Note, too, that the opening few pages of Lucy’s chapter are also given as narrative summary. Again, this is a risky approach that would not work for most stories. But here it does, since the narrative summary creates a smooth transition between the young man’s narrated distress and Lucy’s abduction scene. Also, readers need to know a lot of the details of Lucy’s life -- the hints of The Tragedy, the arrival of the keys and the investigation of their strangeness, the arrival of the note -- before the abduction scene will mean anything to them. Yet if Marcy were to develop all of these details through scenes, she would delay the onset of the abduction until long after the emotional impact of the prologue had been forgotten. Narrating these details is less immediate but saves a lot of time, so that she can show Lucy’s abduction almost immediately after the young man’s troubles, further emphasizing the as-yet-unrevealed connection between them.
   But note that all of the narration is in Lucy’s voice, using the language Lucy would use and even scattering bits of interior monologue through the passage. By tying the narrative summary so closely to Lucy’s character, Marcy is doing far more than getting the facts across. Readers are getting to know Lucy, whom they already know from the prologue will be a key character. Even though she is primarily filling in background, Marcy has managed to get her main story started.

Art and Craft
   The question that most interests me, though, is whether or not Marcy has used these techniques intentionally. Many writers are able to rise to this level of sophistication entirely on instinct. (Well, not quite. They have probably absorbed techniques from reading their favorite authors, but they’re not using them consciously.) Others of you come to Writer’s Digest and its sister publications to learn these techniques. To perfect the craft or writing.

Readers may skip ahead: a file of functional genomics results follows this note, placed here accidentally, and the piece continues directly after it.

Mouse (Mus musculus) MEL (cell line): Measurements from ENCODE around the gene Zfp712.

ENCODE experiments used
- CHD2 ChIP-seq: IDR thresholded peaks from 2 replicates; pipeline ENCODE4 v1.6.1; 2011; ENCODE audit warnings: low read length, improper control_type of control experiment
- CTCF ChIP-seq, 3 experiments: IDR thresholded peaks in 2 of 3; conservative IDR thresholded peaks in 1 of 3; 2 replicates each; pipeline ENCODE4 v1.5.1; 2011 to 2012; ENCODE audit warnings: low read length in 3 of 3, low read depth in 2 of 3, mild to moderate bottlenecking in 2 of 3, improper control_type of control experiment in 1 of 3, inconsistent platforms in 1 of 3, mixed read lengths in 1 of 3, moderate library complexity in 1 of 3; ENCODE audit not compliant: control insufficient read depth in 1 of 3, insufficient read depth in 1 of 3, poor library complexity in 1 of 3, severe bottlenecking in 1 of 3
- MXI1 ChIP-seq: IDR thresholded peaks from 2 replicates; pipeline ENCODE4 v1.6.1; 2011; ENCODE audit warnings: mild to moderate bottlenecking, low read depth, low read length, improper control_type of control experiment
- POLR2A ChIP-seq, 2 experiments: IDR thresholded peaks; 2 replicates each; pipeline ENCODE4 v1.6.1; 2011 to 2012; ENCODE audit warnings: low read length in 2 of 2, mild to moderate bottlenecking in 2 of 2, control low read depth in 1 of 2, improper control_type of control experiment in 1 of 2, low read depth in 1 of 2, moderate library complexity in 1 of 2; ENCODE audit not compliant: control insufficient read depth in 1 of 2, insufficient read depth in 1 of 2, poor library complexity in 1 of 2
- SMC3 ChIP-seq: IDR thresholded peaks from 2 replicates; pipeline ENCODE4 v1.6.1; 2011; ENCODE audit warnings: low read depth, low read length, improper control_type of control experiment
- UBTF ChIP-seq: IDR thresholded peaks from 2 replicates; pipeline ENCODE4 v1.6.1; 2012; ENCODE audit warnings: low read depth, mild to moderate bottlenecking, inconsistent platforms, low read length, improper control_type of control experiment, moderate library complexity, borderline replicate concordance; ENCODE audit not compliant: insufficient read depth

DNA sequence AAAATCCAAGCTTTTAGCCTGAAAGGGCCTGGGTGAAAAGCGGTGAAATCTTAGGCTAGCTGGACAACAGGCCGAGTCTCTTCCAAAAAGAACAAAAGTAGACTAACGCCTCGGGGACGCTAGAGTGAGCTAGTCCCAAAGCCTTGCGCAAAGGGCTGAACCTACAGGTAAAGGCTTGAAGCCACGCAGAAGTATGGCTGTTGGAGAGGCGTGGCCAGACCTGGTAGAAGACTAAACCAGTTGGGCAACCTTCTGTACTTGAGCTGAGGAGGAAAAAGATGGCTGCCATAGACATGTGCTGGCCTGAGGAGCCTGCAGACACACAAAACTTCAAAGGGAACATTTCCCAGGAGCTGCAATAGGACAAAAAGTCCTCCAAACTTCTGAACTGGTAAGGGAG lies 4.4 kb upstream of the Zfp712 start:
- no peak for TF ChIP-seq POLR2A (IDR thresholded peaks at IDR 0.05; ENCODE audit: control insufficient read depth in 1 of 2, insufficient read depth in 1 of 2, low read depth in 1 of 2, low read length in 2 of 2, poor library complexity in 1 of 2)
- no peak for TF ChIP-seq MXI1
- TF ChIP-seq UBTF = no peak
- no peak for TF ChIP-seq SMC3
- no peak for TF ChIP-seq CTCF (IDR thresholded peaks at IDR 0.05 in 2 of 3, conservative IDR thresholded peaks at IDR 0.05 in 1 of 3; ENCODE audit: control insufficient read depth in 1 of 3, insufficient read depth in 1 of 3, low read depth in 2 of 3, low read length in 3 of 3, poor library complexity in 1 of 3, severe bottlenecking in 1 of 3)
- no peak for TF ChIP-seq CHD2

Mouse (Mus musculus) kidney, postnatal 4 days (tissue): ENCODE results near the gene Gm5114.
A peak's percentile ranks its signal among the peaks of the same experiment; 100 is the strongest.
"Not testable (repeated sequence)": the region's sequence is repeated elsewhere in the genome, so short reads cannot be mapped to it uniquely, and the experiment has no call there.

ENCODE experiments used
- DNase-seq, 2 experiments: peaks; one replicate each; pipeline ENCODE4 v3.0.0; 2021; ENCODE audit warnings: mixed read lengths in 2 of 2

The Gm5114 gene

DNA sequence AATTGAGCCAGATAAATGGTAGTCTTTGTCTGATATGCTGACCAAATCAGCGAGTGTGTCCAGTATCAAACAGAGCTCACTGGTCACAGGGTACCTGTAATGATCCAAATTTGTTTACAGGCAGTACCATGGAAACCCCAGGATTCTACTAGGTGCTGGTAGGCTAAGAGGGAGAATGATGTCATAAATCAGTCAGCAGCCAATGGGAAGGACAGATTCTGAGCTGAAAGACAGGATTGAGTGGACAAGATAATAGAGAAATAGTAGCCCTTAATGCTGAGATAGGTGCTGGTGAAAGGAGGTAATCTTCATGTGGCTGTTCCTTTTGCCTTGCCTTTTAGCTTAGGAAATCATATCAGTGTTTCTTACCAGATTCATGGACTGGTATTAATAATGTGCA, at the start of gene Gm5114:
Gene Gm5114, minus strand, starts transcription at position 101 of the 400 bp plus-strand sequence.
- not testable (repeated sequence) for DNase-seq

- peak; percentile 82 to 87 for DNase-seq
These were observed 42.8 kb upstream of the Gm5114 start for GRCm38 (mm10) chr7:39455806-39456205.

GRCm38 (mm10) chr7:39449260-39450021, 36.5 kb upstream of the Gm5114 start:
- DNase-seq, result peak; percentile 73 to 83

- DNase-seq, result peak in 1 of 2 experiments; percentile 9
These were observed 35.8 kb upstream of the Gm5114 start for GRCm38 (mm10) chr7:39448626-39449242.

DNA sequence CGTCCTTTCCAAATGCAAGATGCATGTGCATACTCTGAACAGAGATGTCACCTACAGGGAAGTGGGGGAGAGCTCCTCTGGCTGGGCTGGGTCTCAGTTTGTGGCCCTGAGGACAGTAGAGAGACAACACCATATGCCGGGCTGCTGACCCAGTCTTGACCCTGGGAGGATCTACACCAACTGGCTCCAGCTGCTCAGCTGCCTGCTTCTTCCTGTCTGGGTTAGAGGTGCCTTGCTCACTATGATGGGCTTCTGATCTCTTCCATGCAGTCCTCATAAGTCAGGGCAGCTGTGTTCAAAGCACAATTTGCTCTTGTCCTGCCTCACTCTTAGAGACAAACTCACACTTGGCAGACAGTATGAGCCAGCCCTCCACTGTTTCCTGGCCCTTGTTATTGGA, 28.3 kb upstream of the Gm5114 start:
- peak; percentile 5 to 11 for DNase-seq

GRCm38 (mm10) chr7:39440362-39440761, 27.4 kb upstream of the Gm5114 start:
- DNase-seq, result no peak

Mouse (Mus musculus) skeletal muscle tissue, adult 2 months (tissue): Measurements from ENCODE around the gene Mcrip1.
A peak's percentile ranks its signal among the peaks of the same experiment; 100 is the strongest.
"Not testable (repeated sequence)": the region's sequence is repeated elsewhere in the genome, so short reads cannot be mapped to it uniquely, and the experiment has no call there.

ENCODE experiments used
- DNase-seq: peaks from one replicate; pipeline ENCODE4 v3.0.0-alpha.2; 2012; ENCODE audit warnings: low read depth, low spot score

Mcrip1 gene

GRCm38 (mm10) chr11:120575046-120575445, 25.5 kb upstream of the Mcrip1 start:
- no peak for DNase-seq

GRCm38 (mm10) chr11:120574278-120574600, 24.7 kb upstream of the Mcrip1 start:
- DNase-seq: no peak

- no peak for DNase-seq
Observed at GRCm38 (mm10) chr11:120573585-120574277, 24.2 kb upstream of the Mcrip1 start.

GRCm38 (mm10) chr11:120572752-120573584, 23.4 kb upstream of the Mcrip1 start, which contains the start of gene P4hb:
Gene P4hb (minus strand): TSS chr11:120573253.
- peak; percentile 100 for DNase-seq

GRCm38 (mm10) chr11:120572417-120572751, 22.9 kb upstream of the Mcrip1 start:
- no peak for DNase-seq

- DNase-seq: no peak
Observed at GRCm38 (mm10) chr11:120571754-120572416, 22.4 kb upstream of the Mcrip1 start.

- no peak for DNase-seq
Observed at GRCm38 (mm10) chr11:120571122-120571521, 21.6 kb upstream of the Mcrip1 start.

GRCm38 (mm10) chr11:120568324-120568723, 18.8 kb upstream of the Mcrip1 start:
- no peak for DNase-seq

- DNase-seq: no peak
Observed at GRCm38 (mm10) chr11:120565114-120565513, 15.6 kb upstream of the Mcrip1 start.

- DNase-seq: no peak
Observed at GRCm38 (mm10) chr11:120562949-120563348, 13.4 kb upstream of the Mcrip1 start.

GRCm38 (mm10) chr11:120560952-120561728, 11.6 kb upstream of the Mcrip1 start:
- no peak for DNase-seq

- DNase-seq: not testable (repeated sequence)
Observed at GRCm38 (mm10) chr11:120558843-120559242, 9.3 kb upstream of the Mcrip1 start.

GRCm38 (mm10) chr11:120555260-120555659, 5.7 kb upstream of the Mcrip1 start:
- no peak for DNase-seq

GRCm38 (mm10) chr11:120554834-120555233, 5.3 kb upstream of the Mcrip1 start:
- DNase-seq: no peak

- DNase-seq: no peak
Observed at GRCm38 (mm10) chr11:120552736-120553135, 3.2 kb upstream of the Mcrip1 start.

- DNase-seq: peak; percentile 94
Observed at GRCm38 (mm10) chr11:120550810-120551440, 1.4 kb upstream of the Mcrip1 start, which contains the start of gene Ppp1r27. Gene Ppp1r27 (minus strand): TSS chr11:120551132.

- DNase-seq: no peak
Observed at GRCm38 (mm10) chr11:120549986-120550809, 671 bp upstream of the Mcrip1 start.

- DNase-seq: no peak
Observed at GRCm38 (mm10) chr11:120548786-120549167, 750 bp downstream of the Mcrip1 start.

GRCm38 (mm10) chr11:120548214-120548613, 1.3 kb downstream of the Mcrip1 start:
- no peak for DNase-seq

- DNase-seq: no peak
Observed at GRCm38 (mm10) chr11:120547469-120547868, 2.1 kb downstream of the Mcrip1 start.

Some might argue that intuitive storytelling results in more organic, less mechanical stories. And it’s often the case that writers become so caught up in the mechanics of storytelling that they lose track of the story and characters the mechanics are designed to present. No techniques will ever teach Marcy how to write characters like Lucy, the young man or the mysterious stranger. No mechanical rules will ever lead her to set up the plot situation that makes them what they are. The only way to create at this level is to pay loving attention to the real-life people and stories around you, then to let your imagination work on what you’ve learned. The best stories and characters always come out of the subconscious.
   But technique does have a real role in getting these stories across. If you are already consciously familiar with a wide range of techniques and have paid attention to how the authors you love use these techniques to create the stories you enjoy, then you’re in a position to work these techniques even into your first draft. And if you start your second draft (i.e. begin revising your first draft) and find that your characters and story aren’t coming across as well as you’d like, then it’s probably time to start considering what techniques you’re using and whether or not they’re the best ones for the tale you want to tell.
   In the end, it’s all about balance -- between internal and external tension in your characters’ lives, between narrative summary and scenes, between art and craft. Only you can say what’s the best balance for your story. But you’re not likely to hit the right balance if you’re not aware that there’s a balance to be hit."

Sadly, my 10 pages never appeared. It was cut for reasons unknown and my dreams of fame and fortune went pfft! But boy did that give me some needed encouragement, a taste of what it might be like when my work was actually published for real and read by thousands. Which is why I haven’t quit. Because I know I’m good. I just have to connect with the agent who sees it like Dave King did.


  1. I have heard good things about WD critiques. They are thorough and respectful. This one is wonderfully complimentary! I'm not surprised it keeps you going. It should!

  2. Wow, this is a great crit. Congrats!

  3. That's an awesome critique. You should definitely search till you find an agent who agrees with it. Good luck.